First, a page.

In Defence of Duplication, Waste, and Ineffeciency
Annnnnd, we’re back.
Sorry for the radio silence. I’ve not written anything for 8 weeks. Blogging about the aid industry, aid effectiveness, and the role of the private sector in development is one of my genuine pleasures. But sadly the “doing” frequently gets in the way of the “writing about the doing”.
There was one thing, however, that popped up several times over the last two months that almost coaxed me away from the spreadsheets and the email. This is the issue of competition among NGOs. Frequently aid-effectiveness wonks bemoan the fact that there are too many aid organizations on the ground. Lately, Haiti is a frequently discussed. For example:
“There does seem to be a real problem with too many NGOs, not well-coordinated, and duplicating services, while at the same time many Haitians are still not receiving any aid.”
The argument goes that too many NGOs needlessly duplicate services creating waste and inefficiency and force unneeded competition for limited donor funding.
I want to make it clear for the record that I am a member of the pro-duplication, pro-waste, pro-inefficiency camp. I’ll explain why.
The structure of the non-profit sector is fundamentally flawed. Compare it to governments or the private sector. The private sector provides goods and services to consumers who pay for it with their hard earned cash. If they fail to meet the expectations of the consumers, new companies move in with better and cheaper products.
Similarly, governments (democratic ones) provide services to citizens who pay for it with taxes. If they fail to meet the needs of the citizens they are voted out of power and a new government takes it place with a new plan to better deliver these services.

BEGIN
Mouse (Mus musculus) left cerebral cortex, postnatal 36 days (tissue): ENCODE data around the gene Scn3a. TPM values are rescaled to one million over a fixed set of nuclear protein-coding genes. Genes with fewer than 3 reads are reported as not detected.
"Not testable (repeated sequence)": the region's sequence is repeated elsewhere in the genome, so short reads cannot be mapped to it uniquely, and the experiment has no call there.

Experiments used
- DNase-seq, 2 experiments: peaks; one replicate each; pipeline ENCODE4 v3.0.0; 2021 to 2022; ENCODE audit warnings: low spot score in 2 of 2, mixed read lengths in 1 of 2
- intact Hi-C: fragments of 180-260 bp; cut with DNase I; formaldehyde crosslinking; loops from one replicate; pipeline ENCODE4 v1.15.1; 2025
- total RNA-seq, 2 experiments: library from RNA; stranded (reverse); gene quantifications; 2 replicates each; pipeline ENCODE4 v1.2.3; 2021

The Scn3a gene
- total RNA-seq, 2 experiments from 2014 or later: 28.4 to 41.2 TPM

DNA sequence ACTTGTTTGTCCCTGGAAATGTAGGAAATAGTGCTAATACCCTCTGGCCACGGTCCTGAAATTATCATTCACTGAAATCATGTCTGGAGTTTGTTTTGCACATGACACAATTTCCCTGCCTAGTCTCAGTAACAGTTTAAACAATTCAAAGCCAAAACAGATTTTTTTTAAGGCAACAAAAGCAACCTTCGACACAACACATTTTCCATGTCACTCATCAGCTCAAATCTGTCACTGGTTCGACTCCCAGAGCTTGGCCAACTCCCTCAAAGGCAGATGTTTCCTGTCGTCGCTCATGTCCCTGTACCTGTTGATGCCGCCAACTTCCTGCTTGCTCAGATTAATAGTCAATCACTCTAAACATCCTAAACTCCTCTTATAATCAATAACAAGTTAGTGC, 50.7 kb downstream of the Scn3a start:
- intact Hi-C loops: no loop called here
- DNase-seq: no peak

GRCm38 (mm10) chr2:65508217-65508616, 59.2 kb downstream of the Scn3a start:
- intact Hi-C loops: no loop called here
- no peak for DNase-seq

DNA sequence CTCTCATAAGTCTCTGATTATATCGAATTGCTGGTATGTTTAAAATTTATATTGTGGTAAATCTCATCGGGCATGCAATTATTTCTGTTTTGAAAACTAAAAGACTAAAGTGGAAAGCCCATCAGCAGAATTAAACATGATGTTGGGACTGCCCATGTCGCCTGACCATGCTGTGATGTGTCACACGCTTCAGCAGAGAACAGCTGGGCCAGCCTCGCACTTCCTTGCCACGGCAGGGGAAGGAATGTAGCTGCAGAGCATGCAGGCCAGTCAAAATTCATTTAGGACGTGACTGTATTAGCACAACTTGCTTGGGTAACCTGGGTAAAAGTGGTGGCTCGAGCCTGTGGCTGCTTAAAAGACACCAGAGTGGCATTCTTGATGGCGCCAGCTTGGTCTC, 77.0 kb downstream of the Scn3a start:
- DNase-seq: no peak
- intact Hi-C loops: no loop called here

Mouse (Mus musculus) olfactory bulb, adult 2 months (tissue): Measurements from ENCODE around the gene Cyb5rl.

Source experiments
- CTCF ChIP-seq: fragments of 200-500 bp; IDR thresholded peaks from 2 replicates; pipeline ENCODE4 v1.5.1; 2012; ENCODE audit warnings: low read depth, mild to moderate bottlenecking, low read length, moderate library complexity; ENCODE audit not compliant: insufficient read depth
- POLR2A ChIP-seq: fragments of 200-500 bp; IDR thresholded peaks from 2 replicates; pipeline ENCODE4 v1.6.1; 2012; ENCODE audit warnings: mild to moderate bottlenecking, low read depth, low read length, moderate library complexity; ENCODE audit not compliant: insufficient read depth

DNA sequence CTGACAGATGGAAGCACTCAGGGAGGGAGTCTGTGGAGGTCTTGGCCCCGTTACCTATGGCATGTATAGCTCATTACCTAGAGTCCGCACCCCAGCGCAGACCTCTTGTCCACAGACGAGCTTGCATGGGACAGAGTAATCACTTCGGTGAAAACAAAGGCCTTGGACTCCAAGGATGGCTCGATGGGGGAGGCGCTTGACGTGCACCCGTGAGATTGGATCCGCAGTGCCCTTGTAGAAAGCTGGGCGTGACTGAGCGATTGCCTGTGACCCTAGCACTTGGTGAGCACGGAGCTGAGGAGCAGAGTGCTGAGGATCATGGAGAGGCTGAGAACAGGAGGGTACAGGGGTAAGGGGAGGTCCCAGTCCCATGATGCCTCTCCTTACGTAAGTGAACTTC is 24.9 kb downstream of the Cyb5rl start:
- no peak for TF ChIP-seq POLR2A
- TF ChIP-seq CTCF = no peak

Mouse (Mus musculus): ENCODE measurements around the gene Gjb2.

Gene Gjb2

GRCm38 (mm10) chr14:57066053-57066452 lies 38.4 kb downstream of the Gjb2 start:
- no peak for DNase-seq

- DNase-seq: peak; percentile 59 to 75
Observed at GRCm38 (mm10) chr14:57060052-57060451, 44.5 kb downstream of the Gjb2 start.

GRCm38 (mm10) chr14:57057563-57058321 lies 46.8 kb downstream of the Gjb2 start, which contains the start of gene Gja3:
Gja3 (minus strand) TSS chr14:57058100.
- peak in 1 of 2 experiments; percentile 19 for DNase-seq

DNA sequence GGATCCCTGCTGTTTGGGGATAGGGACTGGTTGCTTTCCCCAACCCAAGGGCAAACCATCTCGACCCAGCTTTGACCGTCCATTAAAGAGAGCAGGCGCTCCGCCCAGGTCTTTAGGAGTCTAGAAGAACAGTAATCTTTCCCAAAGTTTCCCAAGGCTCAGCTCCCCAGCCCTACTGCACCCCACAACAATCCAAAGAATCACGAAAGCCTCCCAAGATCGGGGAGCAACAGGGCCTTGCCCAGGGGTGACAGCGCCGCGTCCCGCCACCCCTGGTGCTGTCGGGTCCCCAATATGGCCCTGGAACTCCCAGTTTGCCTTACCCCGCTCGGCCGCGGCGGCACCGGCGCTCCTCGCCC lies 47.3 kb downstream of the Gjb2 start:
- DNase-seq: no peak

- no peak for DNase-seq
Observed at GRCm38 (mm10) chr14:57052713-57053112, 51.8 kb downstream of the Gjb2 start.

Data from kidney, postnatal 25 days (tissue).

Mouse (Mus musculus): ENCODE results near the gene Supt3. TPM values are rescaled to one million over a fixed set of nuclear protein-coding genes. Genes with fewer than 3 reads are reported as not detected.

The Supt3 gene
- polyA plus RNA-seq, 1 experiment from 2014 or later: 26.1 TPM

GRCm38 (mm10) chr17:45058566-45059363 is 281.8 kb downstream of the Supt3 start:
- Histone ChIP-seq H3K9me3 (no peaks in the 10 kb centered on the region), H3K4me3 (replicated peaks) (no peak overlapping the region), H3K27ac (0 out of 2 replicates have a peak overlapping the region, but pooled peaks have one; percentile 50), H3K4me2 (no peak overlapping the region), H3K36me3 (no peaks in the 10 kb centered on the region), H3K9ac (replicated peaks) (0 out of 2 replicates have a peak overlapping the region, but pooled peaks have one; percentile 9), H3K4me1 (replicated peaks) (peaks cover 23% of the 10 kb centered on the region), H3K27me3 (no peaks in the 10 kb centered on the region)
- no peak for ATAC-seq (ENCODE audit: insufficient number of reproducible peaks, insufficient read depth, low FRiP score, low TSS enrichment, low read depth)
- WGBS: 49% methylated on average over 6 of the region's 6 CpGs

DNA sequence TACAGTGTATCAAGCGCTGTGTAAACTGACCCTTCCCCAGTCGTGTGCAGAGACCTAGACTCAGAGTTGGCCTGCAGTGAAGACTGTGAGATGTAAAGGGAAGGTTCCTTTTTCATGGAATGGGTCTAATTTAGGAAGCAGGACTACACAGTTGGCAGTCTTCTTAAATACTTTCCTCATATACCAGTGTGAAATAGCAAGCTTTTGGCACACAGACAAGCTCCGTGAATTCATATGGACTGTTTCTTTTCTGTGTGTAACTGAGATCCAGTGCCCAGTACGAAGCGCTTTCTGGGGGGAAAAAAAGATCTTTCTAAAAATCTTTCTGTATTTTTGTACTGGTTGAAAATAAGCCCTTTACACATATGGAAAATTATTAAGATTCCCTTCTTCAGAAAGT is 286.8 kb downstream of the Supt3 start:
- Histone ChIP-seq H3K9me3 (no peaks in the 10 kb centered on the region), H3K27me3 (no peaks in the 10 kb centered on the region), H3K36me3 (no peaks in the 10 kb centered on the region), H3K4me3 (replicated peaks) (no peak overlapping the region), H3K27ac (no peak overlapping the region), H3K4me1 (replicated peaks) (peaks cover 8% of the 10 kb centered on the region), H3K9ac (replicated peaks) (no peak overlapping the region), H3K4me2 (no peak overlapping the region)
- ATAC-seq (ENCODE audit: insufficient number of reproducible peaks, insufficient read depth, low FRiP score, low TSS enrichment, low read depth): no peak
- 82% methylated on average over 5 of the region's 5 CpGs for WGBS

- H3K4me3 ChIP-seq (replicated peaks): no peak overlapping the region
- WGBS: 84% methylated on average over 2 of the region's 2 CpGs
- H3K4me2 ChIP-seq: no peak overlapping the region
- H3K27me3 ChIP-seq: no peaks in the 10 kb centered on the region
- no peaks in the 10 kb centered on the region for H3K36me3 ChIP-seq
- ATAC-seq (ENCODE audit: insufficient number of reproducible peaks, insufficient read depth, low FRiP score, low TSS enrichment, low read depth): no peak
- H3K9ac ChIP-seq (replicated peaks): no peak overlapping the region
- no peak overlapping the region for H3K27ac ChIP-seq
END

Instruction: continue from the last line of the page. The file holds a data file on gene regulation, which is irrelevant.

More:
In each case, there is a direct feedback loop. The beneficiary, be it the consumer or tax payer, directly rewards or punishes the service provider.
But not in the non-profit world. The beneficiary is not paying for the bag of rice, or the mosquito net, or the technical assistance. When an NGO provides a good or service, it is paid for by a donor. If the NGO fails to meet the needs of the beneficiary, they cannot vote them out nor can they cut off the NGO’s funding.
The best-case scenario is that eventually a donor monitoring and evaluation team discovers that the refugee or bureaucrat is unhappy and get rid of the implementing partner. But that happens so rarely that I honestly can’t think of an example right now. Perhaps one of you can.
Which brings me back to NGO overcrowding and duplication. I believe this is absolutely necessary if we really want the non-profit sector to improve, if we really want aid effectiveness to spread.
Competition is healthy, for clients and for donors. In the case of clients, it provides beneficiaries with choice. If there are two water distribution points being set up near each other, people will naturally gravitate to the one that offers the better water, in the safest and quickest fashion. Which will force the other water distribution NGO (and their donors, and the media – good Haiti example here) to ask themselves what’s wrong and make changes. Here’s a case in point.
In the case of the donors, it also provides them with choice. If there are several NGOs doing the same thing in the same area, donors are then forced to compare them based on how well they operate. When NGOs “coordinate” to divide up a country into different operational zones, they are effectively creating a cartel. (Ironically, those countries which donate the most are the least likely to tolerate cartels in their own domestic provide sector.)
To sum up, I am a Darwinist. I believe in survival of the fittest. If we want a fit and fast non-profit sector, we need some competition. We have very little right now.